Maude> srew (0)[3 2 1] using idle .

Solution 1
result Post: (0)[3 2 1]

No more solutions.

Maude> srew (0)[3 2 1] using fail .

No solution.

In a wider sense, we say that a strategy fails when no solution is obtained. Failures can happen in less explicit situations like vacuous rule applications, unsatisfied tests, etc.
5.
A conditional strategy is written α?β:γ. It executes α and then β on its results, but if α does not produce any, it executes γ on the initial term. That is, α is the condition; β the positive branch, which applies to the results of α; and γ the negative branch, which is applied only if α fails.

For example, we can instruct the monks to move disks to the first and second tower only if no disk can be moved to the target post. In this way, we obtain only 21 results out of 27.

 
Maude> srew in HANOI : (0)[3 2] (1)[1] (2)[nil] using
(move[T <- 2] ? idle : move) * .

Solution 1
result Hanoi: (0)[3 2] (1)[1] (2)[nil]
...

Solution 21
result Hanoi: (0)[nil] (1)[1] (2)[3 2]

No more solutions.

In the example above, we are giving precedence to one strategy over another, so that the second is only executed if the first fails. This is a common control pattern, and so it is defined as a derived operator with its own name, along with some other usual constructions:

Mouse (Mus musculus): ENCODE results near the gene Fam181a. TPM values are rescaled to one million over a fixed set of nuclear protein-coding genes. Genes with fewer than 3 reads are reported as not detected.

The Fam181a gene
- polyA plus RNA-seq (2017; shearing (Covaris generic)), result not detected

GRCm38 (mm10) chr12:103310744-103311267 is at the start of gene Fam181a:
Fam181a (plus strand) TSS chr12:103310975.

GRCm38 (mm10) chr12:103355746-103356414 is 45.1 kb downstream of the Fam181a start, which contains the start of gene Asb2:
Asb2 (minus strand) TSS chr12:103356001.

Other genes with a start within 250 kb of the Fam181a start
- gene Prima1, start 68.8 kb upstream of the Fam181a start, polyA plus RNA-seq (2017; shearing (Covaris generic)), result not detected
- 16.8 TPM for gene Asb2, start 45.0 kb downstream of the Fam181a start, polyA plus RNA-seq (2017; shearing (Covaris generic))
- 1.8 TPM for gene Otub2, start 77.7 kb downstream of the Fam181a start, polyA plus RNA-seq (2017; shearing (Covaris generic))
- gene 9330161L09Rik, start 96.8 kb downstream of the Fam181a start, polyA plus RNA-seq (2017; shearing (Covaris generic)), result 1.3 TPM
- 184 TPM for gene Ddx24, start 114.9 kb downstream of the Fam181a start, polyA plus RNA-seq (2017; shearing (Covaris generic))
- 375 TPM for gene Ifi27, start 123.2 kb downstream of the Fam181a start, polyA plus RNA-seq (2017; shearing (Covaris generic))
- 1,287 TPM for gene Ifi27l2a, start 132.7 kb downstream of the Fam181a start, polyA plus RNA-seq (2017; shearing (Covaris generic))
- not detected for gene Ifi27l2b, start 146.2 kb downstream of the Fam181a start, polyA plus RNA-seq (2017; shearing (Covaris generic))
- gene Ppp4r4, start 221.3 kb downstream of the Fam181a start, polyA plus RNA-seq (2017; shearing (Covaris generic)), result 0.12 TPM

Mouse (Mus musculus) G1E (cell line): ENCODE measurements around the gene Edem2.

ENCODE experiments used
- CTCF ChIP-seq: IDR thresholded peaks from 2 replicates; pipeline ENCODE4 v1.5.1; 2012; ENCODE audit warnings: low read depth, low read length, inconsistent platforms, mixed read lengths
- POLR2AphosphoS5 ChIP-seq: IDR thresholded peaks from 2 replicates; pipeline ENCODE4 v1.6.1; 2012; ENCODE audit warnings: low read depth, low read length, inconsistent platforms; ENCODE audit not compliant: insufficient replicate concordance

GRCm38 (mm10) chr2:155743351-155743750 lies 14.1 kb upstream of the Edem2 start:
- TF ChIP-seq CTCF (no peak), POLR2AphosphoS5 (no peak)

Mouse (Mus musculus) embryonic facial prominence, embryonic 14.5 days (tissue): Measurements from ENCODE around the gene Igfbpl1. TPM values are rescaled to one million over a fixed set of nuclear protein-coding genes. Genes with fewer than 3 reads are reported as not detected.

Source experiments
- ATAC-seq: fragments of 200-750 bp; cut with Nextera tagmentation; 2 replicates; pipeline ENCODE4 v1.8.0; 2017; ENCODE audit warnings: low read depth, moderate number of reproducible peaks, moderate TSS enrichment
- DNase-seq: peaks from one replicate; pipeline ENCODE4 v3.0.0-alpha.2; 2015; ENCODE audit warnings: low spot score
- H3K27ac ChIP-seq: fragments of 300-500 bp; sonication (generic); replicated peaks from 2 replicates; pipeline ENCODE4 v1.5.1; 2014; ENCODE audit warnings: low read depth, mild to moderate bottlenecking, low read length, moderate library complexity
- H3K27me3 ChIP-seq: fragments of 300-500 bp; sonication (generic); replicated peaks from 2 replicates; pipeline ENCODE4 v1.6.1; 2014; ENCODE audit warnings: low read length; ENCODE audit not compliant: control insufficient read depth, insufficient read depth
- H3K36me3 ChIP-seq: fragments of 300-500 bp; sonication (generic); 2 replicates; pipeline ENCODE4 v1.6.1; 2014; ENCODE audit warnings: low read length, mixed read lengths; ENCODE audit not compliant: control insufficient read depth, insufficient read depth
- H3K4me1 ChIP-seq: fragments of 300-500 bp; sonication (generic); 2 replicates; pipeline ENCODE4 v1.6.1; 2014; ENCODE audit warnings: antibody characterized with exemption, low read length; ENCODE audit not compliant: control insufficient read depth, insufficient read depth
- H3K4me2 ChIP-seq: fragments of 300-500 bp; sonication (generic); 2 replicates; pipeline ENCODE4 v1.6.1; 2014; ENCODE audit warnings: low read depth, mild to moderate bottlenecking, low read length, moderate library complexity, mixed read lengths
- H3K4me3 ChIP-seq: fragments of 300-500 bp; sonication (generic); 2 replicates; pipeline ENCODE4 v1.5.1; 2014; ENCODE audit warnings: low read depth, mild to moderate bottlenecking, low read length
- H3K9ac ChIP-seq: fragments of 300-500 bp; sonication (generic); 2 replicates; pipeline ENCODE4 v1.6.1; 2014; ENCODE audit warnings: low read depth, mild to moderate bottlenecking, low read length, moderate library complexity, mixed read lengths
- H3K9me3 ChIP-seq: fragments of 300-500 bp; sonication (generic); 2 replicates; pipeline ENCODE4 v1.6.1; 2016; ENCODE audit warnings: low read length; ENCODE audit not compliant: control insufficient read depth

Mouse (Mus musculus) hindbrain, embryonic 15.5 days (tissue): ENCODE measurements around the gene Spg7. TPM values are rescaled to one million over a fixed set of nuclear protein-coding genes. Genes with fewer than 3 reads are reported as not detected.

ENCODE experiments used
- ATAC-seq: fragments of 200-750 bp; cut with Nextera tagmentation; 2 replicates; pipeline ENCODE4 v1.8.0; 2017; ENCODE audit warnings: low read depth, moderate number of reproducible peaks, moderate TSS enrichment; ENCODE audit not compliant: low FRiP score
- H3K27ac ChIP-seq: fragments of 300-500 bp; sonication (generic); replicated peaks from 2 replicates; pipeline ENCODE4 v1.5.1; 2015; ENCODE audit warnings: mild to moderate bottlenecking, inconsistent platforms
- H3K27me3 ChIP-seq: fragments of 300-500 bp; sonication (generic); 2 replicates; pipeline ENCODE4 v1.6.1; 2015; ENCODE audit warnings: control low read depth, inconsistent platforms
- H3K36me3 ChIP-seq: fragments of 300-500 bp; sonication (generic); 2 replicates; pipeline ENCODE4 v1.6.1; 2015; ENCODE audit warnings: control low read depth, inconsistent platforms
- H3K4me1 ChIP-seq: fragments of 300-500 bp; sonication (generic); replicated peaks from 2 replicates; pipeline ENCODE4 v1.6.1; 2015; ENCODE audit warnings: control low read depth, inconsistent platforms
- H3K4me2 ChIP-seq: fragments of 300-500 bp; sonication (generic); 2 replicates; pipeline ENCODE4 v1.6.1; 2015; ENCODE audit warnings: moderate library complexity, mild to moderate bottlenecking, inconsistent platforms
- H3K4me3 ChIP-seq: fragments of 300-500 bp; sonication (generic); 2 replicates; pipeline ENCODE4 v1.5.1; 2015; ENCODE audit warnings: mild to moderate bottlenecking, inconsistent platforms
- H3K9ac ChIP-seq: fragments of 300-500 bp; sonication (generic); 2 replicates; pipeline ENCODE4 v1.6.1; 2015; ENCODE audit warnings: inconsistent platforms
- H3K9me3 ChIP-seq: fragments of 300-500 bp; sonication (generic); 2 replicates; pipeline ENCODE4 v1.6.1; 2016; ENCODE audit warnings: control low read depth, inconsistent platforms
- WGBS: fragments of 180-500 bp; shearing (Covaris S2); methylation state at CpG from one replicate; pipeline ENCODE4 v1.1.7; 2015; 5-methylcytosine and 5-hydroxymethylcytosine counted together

10.1.2 Rewriting of subterms

The match and rewrite operator matchrew restricts the application of a strategy to a specific subterm of the subject term. Its syntax is

 
matchrew P(X1,,Xn) s.t. C by X1 using α1, , Xn using αn

where P is a pattern with variables X1,,Xn among others, and C is an optional equational condition. The using clauses associate variables in the pattern, which are matched by subterms of the matched term, with strategies that will be used to rewrite them. These variables must be distinct and must appear in the pattern. As in the case of tests, there are three flavors for this operator, depending on the type of matching: matchrew, xmatchrew, and amatchrew.

The semantics of this operator is illustrated in Figure 10.1. All matches of the pattern in the subject term are tried, checking the condition if any. If none succeeds, the strategy fails. Otherwise, for each match of the main pattern the subterms matching each Xi are extracted, rewritten according to αi, and their solutions are put in place of the original subterm. The rewriting of the subterms happens in parallel, in the sense that the terms evolve in a completely independent and fair way. Finally, all possible combinations of the subterm results will give rise to different reassembled solutions.

Another advantage of matchrew is that it let us obtain information about the term and use it to modify the behavior of the strategies. The scope of the variables in the pattern and the condition is extended to the substrategies α1,n, so that the values they take by matching and evaluation can be used in nested rule substitutions, strategy calls, and match and matchrew operators. Conversely, when these variables are bound by outer constructs, they keep their values and matching is done against a partially instantiated pattern. When a variable in the condition is not bound either by the outer context or by the matching, the strategy will be unusable and a warning will be shown by the interpreter.